Article Date: 8/1/2002

staffing solutions
Avoiding Costly Hiring Mistakes

Six missteps to recognize and avoid.

People who are ill-suited to their jobs or to your practice can wreak havoc, leading to costly errors, poor office morale, loss of patients and daily stress for everyone. In many cases, faulty hiring decisions are the result of poor interviews with job applicants.

Inevitably, poorly chosen employees quit or are let go. This is bound to happen occasionally, even with the most competent of interviewers. However, frequent staff turnover can prove disruptive to the day-to-day operation of a practice. Here are some ideas of what not to do when hiring.

Dodging common pitfalls

Here are the six most common interviewing and hiring errors -- and how to avoid them.

1 Hiring under pressure. You're overworked and understaffed. The pool of applicants is small and out of desperation, you take the best of the batch. I call this the "buy now, pay later" approach.

Recommendation: Don't compromise your standards for the sake of expediency. Hang in there until you can find the right person.

Perhaps an employment agency can provide a temporary employee or you can call a former employee to fill in. Also, employees who know each others' jobs can take up the slack so you can keep looking.

An added thought: If the salary and benefits you're offering are less than the going rate in your area, then you might want to offer a higher salary and perhaps more flexible benefits to produce more and better-qualified applicants.

2 Talking too much. O.D.s often spend so much time telling applicants about the practice and the job that they don't learn what they need to about them.

Recommendation: Jim Kennedy, author of Getting Behind the Resume, says that when assessing a job applicant, you should listen about 80% of the time.

3 Succumbing to the "halo effect." There's a tendency to be so dazzled by one quality of a candidate (e.g., computer literacy, friendliness, language fluency) that you lose sight of the job's other requirements.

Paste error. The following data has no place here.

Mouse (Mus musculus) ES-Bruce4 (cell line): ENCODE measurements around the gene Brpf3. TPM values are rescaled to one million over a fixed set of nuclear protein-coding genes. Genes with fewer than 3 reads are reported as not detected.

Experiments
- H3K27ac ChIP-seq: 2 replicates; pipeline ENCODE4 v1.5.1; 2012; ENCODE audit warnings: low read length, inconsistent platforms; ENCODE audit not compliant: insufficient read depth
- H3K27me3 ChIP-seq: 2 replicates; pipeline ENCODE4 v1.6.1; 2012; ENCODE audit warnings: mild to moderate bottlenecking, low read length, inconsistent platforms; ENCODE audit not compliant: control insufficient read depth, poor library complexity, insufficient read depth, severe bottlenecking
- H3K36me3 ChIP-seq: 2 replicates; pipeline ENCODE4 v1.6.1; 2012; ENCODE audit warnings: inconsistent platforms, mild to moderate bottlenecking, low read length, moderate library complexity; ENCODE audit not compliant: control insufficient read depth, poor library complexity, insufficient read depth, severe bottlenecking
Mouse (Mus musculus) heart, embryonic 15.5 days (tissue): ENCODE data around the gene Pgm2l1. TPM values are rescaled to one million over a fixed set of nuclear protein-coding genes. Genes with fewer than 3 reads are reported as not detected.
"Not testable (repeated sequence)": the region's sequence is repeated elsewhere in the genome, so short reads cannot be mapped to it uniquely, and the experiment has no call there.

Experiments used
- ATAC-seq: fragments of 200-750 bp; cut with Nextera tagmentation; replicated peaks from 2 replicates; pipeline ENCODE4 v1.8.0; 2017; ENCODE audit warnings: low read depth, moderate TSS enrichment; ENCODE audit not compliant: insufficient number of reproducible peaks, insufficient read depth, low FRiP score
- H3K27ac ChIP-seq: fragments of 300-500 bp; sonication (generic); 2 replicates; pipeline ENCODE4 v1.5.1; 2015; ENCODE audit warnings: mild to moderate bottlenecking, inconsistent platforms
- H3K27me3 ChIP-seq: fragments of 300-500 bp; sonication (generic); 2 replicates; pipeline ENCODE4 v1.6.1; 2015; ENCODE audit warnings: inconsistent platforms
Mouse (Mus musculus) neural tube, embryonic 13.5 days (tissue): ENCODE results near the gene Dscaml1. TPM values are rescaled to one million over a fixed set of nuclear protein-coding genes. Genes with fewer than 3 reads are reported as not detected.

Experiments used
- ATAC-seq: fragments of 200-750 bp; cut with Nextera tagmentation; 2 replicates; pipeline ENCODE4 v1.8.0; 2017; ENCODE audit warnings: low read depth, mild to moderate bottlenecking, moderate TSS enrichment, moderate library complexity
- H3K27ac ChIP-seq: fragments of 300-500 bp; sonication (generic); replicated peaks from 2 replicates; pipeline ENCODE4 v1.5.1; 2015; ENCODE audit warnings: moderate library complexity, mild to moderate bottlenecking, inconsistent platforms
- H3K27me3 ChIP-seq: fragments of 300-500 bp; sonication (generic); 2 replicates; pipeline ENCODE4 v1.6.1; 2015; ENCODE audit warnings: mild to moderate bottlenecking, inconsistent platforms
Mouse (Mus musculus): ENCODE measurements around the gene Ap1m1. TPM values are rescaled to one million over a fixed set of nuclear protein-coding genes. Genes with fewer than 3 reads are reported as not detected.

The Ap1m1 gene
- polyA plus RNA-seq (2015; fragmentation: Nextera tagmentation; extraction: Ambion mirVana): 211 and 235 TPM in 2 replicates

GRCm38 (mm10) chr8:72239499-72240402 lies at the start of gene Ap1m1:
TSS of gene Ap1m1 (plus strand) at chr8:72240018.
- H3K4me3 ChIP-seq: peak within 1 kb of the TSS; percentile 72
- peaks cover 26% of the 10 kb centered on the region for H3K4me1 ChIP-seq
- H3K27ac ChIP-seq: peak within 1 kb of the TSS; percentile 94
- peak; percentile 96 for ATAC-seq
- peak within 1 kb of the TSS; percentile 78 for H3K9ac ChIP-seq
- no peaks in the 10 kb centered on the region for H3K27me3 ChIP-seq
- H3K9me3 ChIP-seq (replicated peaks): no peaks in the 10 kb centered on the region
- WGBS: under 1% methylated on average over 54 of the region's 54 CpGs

Recommendation: Note the applicant's qualities that impressed you, then compare them to the requirements of the job.

4 Overselling the job. Wanting to hire a highly qualified applicant may lead you to make promises (e.g., job responsibilities, salary increases, vacations) that you can't keep without inviting staff mutiny.

Recommendation: Don't oversell a job by promising more than you can deliver or by downplaying the negative aspects of a job. When the facts become known, a new employee will either lose motivation or quit.

One solution is to rethink the position. Can you broaden the appealing aspects of the job? Can you trade less-desirable aspects of the job, divide them out among other employees or outsource them?

5 Asking yes-or-no questions. Such answers tell you nothing about the job applicant.

Recommendation: Use questions that begin with "why," "what," "how" or "describe to me." For best results, probe with a follow-up request such as, "That's interesting, tell me more."

6 Hiring someone who's not quite right for the job but whom you hope will change. Do you believe that if you're persuasive and persistent enough, you can really change another person? Do you think, for example, that you can convince an employee to be friendlier? Eager to learn new skills? Willing to work late on busy days? It's possible, but unlikely.

Recommendation: Accept that there's a limit to how much you can change other people.

Get it right the first time

By incorporating these recommendations into your practice, you're more likely to get the right people on board to ensure a smooth-running office, patient satisfaction and steady growth. Take this advice and you'll probably get it right the first time.



Optometric Management, Issue: August 2002